In Atlanta and Indianapolis, a conversation has been growing between business executives and local and state leaders around barriers to employment for—and effective strategies for hiring—individuals with criminal records.
The National Reentry Resource Center provides education, training, and technical assistance to states, tribes, territories, local governments, service providers, non-profit organizations, and corrections institutions working on prisoner reentry. Learn more...
Highlighting recent events in Ferguson and New York City in his State of the Union address on January 20, President Obama called for a bipartisan effort toward criminal justice reform
In December, the National Reentry Resource Center and Dr. R. Karl Hanson and Dr. Guy Bourgon of Public Safety Canada hosted a second convening in a series of meetings focused on instituting a common language for improved risk communication.
Each year in Indianapolis, 5,000 to 8,000 people return home from incarceration. To support these individuals’ successful reentry, local government and business leaders met in the capital city recently to discuss strategies for improving the employment outcomes of people with criminal records.
According to a 2014 national public opinion poll by The Pew Charitable Trusts, a majority of Americans support the use of alternatives to incarceration for youth who have committed low-level offenses.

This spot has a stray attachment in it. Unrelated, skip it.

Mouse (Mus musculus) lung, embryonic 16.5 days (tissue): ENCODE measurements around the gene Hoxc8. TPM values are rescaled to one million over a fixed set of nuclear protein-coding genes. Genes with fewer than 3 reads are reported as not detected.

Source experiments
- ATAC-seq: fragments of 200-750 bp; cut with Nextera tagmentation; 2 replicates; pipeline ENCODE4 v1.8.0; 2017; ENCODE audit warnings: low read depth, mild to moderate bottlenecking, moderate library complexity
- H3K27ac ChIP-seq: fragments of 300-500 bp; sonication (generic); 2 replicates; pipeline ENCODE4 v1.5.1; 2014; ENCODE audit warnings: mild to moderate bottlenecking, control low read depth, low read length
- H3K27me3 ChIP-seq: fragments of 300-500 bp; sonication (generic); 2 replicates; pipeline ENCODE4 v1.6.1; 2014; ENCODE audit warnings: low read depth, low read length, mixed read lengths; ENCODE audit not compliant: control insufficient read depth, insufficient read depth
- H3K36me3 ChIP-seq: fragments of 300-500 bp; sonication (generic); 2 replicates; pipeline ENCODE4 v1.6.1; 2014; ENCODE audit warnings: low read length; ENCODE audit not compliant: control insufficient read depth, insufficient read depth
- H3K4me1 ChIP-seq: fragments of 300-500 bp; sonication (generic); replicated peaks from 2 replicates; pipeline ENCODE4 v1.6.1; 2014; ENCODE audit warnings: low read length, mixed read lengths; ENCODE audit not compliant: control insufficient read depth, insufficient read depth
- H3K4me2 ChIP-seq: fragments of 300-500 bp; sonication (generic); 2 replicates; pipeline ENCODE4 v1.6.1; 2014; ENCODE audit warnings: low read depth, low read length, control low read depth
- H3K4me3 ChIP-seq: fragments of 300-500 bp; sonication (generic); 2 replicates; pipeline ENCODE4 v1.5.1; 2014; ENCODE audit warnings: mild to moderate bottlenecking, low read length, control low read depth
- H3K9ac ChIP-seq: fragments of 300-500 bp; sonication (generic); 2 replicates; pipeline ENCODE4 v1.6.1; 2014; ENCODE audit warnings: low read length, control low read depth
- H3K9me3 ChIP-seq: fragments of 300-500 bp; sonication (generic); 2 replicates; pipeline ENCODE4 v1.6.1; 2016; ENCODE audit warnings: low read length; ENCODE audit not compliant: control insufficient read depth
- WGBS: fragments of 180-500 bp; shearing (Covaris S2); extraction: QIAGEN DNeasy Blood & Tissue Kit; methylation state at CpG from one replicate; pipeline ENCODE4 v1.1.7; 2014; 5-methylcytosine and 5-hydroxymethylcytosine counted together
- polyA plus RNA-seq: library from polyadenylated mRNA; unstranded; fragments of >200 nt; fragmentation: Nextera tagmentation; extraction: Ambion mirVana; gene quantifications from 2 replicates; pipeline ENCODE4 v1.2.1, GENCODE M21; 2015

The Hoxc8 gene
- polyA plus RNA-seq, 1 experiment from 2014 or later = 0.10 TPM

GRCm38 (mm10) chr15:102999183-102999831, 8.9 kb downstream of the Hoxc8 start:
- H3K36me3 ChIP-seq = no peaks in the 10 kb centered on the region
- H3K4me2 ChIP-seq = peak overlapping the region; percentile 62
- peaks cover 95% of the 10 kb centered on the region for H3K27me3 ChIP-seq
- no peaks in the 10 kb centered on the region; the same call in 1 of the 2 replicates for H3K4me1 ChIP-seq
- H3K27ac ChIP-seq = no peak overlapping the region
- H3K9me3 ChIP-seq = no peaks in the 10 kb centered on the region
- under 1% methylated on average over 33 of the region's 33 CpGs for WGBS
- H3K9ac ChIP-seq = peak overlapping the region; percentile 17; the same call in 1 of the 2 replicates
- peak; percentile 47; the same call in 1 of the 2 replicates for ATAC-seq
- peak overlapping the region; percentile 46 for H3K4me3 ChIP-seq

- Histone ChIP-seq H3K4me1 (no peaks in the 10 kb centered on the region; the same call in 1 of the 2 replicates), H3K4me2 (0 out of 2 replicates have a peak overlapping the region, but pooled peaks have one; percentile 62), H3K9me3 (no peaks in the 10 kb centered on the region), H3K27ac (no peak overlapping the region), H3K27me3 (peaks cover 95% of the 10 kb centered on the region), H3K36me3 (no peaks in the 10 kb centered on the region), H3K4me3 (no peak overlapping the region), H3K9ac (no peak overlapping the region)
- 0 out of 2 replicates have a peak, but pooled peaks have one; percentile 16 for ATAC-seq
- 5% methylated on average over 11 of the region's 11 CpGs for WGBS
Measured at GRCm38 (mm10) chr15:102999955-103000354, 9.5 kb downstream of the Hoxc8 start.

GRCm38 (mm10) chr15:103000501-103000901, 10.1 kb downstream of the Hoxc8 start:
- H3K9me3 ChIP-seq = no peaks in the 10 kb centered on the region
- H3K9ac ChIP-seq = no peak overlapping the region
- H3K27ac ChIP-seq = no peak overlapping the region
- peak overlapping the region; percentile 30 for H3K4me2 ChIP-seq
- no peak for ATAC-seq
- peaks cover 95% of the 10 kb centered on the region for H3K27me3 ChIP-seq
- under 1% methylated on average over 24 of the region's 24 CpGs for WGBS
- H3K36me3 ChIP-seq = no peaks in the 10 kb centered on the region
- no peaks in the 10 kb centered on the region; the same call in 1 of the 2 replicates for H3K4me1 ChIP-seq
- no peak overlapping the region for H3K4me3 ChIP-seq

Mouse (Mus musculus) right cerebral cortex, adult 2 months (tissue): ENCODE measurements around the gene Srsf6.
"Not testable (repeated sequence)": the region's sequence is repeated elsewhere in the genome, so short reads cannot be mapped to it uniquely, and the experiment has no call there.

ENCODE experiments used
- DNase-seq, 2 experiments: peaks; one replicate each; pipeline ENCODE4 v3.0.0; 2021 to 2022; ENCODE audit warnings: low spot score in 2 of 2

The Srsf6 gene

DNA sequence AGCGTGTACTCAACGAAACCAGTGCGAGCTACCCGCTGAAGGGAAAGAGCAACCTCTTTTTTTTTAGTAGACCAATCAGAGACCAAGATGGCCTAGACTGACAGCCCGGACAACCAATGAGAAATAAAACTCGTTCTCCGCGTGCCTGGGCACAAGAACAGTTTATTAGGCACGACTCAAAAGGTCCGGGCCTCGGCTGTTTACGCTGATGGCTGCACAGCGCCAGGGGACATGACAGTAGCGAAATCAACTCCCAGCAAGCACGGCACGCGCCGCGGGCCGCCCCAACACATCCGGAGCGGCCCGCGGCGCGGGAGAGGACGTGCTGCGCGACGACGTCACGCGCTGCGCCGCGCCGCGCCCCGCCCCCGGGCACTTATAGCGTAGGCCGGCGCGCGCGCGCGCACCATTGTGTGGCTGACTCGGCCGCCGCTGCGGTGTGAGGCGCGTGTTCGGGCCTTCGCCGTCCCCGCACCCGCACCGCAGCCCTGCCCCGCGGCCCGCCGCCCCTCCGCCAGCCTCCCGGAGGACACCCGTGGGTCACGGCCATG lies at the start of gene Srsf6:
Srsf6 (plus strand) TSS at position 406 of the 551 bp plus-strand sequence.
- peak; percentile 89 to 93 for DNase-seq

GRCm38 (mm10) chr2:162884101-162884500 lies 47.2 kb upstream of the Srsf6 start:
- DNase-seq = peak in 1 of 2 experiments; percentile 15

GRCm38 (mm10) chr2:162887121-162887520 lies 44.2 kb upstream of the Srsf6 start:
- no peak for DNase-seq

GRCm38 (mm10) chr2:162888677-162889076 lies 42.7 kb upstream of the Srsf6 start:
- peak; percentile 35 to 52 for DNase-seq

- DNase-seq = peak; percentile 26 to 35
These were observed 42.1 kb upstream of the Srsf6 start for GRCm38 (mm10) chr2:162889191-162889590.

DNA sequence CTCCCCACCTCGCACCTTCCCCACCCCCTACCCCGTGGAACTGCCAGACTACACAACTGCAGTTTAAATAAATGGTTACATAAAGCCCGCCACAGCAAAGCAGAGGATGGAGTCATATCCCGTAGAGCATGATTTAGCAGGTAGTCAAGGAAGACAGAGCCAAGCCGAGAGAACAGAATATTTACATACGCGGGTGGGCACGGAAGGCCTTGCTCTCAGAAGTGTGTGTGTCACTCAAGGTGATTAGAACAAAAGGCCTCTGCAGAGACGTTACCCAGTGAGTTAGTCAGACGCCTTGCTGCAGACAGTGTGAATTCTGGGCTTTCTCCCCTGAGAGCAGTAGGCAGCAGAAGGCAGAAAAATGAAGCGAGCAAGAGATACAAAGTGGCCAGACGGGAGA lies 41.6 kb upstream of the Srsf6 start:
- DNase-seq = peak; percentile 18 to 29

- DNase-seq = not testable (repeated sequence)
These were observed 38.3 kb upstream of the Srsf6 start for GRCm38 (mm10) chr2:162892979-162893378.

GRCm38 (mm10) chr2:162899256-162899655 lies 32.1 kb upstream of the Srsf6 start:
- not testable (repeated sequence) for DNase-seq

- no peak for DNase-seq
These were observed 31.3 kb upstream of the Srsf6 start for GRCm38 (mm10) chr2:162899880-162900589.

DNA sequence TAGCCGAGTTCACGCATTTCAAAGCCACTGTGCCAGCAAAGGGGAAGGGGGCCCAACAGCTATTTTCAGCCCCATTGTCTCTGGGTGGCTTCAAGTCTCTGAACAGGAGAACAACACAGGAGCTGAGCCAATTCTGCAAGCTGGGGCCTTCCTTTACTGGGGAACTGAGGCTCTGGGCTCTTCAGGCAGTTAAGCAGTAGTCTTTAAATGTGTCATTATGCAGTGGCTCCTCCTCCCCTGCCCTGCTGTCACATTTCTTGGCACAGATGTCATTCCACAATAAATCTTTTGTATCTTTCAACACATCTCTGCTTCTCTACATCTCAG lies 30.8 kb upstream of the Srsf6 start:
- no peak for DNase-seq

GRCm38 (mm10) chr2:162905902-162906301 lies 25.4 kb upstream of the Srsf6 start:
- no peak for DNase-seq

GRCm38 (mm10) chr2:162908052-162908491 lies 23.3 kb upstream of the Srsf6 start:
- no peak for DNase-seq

The Center for Juvenile Justice Reform at Georgetown University‘s McCourt School of Public Policy is now accepting applications for the 2015 Youth in Custody Certificate Program. Designed for professionals in the juvenile justice field, this weeklong program helps participants build the skills and capacity to begin or accelerate systematic change and improve the outcomes of youth in custody.
Up to four states will be selected to participate in this effort to develop or improve policies and practices that divert justice-involved youth with behavioral health disorders to appropriate community-based programs and services.
The purpose of the program is to improve the response in all aspects of the civil and criminal justice system to families with a history of domestic violence, dating violence, sexual assault, and stalking, as well as cases involving allegations of child sexual abuse.
During webinar, officials from the U.S. Department of Justice’s Bureau of Justice Assistance explained the grant program application process.